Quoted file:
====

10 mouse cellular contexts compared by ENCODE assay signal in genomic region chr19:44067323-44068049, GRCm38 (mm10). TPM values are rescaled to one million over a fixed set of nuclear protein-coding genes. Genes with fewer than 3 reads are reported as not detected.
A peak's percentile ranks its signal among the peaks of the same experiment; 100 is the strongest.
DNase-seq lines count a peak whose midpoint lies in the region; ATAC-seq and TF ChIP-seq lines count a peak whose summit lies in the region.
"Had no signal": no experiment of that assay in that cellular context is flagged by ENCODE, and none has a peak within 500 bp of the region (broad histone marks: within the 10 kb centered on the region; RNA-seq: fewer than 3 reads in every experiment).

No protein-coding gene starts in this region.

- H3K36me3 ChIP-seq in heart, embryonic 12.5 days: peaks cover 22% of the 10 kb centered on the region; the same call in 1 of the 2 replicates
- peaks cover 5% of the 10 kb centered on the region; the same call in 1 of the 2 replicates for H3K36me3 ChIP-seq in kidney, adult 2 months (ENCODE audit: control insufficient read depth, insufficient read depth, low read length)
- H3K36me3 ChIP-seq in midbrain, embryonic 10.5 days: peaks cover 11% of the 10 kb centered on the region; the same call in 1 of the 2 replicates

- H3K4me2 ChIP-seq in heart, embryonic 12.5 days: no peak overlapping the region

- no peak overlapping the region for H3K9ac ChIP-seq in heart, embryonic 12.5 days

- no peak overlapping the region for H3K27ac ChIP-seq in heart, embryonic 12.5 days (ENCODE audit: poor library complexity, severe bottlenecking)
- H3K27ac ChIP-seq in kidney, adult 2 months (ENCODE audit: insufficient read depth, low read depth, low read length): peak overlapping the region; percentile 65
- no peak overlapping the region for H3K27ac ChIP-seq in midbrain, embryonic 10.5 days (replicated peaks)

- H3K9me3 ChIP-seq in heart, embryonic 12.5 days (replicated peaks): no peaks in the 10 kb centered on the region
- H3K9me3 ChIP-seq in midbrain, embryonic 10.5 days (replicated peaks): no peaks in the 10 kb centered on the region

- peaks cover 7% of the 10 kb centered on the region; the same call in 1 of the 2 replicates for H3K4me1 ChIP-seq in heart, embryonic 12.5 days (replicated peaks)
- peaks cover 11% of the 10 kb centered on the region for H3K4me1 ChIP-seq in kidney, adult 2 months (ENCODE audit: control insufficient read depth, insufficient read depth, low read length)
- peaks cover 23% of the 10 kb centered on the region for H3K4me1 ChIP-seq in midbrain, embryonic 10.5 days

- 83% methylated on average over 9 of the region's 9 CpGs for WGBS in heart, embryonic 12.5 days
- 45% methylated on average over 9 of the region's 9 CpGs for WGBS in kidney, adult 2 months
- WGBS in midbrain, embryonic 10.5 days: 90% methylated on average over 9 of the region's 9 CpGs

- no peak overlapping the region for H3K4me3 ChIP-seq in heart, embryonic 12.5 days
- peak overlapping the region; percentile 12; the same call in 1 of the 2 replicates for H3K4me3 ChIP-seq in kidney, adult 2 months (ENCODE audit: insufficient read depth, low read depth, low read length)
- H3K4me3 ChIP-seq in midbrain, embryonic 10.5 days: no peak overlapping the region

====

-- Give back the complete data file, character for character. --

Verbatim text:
10 mouse cellular contexts compared by ENCODE assay signal in genomic region chr19:44067323-44068049, GRCm38 (mm10). TPM values are rescaled to one million over a fixed set of nuclear protein-coding genes. Genes with fewer than 3 reads are reported as not detected.
A peak's percentile ranks its signal among the peaks of the same experiment; 100 is the strongest.
DNase-seq lines count a peak whose midpoint lies in the region; ATAC-seq and TF ChIP-seq lines count a peak whose summit lies in the region.
"Had no signal": no experiment of that assay in that cellular context is flagged by ENCODE, and none has a peak within 500 bp of the region (broad histone marks: within the 10 kb centered on the region; RNA-seq: fewer than 3 reads in every experiment).

No protein-coding gene starts in this region.

- H3K36me3 ChIP-seq in heart, embryonic 12.5 days: peaks cover 22% of the 10 kb centered on the region; the same call in 1 of the 2 replicates
- peaks cover 5% of the 10 kb centered on the region; the same call in 1 of the 2 replicates for H3K36me3 ChIP-seq in kidney, adult 2 months (ENCODE audit: control insufficient read depth, insufficient read depth, low read length)
- H3K36me3 ChIP-seq in midbrain, embryonic 10.5 days: peaks cover 11% of the 10 kb centered on the region; the same call in 1 of the 2 replicates

- H3K4me2 ChIP-seq in heart, embryonic 12.5 days: no peak overlapping the region

- no peak overlapping the region for H3K9ac ChIP-seq in heart, embryonic 12.5 days

- no peak overlapping the region for H3K27ac ChIP-seq in heart, embryonic 12.5 days (ENCODE audit: poor library complexity, severe bottlenecking)
- H3K27ac ChIP-seq in kidney, adult 2 months (ENCODE audit: insufficient read depth, low read depth, low read length): peak overlapping the region; percentile 65
- no peak overlapping the region for H3K27ac ChIP-seq in midbrain, embryonic 10.5 days (replicated peaks)

- H3K9me3 ChIP-seq in heart, embryonic 12.5 days (replicated peaks): no peaks in the 10 kb centered on the region
- H3K9me3 ChIP-seq in midbrain, embryonic 10.5 days (replicated peaks): no peaks in the 10 kb centered on the region

- peaks cover 7% of the 10 kb centered on the region; the same call in 1 of the 2 replicates for H3K4me1 ChIP-seq in heart, embryonic 12.5 days (replicated peaks)
- peaks cover 11% of the 10 kb centered on the region for H3K4me1 ChIP-seq in kidney, adult 2 months (ENCODE audit: control insufficient read depth, insufficient read depth, low read length)
- peaks cover 23% of the 10 kb centered on the region for H3K4me1 ChIP-seq in midbrain, embryonic 10.5 days

- 83% methylated on average over 9 of the region's 9 CpGs for WGBS in heart, embryonic 12.5 days
- 45% methylated on average over 9 of the region's 9 CpGs for WGBS in kidney, adult 2 months
- WGBS in midbrain, embryonic 10.5 days: 90% methylated on average over 9 of the region's 9 CpGs

- no peak overlapping the region for H3K4me3 ChIP-seq in heart, embryonic 12.5 days
- peak overlapping the region; percentile 12; the same call in 1 of the 2 replicates for H3K4me3 ChIP-seq in kidney, adult 2 months (ENCODE audit: insufficient read depth, low read depth, low read length)
- H3K4me3 ChIP-seq in midbrain, embryonic 10.5 days: no peak overlapping the region